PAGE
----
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Might Nicola Sturgeon’s sinking approval ratings explain her appetite for a referendum?

10 March 2017

5:09 PM

10 March 2017

5:09 PM

In an interview with the BBC last night, Nicola Sturgeon suggested that the autumn of next year would be a ‘common sense’ time to hold another referendum on Scottish independence. Which would, of course, mean voting without knowing what the terms of the Brexit would be. (Or, perhaps, whether it will really happen.) Why the haste? This is another topic that came up on Question Time last night. I suggested that Sturgeon’s sense of urgency might be explained by opinion polls showing her ‘tanking’ approval rating. The 2021 Holyrood election will probably end the majority for independence, given that the SNP will have been in power for 14 years by then and Scots will already be ‘scunnered’ with them (as Ms Sturgeon might put it).

Support for independence is about 45 per cent (indeed, a poll yesterday said 50 per cent). But the below graph, for the record, is what I was referring to: Nicola Sturgeon’s tanking approval rating, as measured by YouGov.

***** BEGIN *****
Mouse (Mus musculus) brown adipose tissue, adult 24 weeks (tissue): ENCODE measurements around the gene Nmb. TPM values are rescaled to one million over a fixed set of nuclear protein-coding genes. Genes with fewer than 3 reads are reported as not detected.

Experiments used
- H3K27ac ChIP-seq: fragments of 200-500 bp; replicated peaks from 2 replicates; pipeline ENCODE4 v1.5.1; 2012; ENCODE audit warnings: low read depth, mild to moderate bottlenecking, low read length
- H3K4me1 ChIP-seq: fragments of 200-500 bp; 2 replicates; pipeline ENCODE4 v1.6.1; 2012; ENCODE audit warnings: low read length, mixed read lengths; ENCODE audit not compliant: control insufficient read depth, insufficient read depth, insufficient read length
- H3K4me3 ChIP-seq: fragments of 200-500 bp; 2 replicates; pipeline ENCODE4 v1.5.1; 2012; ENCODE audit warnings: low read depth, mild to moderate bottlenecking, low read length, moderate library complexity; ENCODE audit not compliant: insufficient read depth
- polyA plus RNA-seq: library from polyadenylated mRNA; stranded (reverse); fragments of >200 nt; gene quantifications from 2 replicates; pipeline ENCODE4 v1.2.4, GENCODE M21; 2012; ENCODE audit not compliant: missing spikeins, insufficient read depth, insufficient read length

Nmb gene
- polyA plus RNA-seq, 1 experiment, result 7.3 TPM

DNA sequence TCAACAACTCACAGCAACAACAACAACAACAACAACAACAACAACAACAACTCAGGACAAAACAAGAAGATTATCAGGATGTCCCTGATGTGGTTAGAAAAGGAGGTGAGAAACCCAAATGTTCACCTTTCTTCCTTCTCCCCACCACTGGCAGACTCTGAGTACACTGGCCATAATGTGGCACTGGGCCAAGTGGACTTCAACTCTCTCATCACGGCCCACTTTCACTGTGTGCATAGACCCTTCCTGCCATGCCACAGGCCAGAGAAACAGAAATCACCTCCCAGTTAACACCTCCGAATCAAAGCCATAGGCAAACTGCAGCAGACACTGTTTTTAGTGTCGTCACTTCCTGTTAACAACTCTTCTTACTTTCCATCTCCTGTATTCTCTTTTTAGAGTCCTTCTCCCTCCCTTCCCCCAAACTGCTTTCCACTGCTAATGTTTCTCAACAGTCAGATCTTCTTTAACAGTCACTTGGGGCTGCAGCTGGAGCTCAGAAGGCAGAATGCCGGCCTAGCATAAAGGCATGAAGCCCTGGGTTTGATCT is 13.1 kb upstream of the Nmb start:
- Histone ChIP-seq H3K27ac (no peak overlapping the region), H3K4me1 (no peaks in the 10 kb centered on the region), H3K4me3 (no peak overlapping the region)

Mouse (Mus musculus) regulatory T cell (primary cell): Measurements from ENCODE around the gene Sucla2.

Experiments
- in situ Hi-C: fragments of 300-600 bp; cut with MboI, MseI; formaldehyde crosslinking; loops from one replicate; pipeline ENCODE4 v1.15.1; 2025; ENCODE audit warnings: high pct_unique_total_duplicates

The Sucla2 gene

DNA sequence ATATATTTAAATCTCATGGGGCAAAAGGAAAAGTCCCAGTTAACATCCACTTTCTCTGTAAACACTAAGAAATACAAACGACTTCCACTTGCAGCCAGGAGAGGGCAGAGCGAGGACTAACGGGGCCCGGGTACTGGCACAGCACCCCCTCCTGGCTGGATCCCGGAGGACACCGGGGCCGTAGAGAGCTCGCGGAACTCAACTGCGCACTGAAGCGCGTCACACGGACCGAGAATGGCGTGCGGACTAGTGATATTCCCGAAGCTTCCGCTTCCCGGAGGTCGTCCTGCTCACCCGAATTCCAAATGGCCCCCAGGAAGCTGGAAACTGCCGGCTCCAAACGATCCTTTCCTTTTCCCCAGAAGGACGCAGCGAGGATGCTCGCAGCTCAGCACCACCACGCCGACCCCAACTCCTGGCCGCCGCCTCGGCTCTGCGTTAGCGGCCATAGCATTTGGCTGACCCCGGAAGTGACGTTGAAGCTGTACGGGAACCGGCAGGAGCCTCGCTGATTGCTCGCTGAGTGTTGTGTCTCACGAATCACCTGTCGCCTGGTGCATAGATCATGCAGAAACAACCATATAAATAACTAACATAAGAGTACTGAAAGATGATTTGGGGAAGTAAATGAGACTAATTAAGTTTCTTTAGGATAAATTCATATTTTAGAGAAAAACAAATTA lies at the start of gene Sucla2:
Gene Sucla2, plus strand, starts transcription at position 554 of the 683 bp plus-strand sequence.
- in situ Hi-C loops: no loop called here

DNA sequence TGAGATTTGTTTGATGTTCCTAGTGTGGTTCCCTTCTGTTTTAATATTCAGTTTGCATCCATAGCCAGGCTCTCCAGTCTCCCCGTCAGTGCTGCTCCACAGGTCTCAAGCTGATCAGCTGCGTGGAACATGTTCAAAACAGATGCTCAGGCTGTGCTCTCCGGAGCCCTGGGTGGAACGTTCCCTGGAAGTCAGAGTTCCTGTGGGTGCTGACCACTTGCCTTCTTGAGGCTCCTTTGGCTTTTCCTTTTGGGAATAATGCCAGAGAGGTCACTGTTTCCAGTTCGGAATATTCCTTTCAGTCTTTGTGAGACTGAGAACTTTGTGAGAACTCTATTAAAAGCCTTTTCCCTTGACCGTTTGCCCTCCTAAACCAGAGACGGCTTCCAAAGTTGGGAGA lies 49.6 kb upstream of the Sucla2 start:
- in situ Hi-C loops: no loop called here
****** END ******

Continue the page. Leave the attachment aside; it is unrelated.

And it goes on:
It seems she is being eclipsed in popularity by Ruth Davidson, leader of the Scottish Tories. For many nationalists, this will not quite compute. Pete Wishart, an SNP MP, once declared that“we loathe the Tories in Scotland” – well, not so much nowadays, it seems.

My hunch is that the SNP’s record in government is starting to catch up with it, that Ms Sturgeon will – like her predecessor – end up loved by nationalists by not so much by unionists and that the SNP senses that the clock is ticking. That they may never again get a majority (which is rather hard under Holyrood PR system) and that the risk of a failed referendum in 2018 is less than the risk of no referendum ever again.

Of course under the constitution it’s up to Theresa May, the Prime Minister, to decide when – and whether – to allow another Scottish referendum. With a poll last weekend suggesting just a quarter of Scots want one, the PM may well decide that there’s no appetite in Scotland more broadly for another referendum. This would be an interesting stand-off. But if the SNP seems in a hurry, I suspect Ms Sturgeon’s wobbling ratings suggest why.

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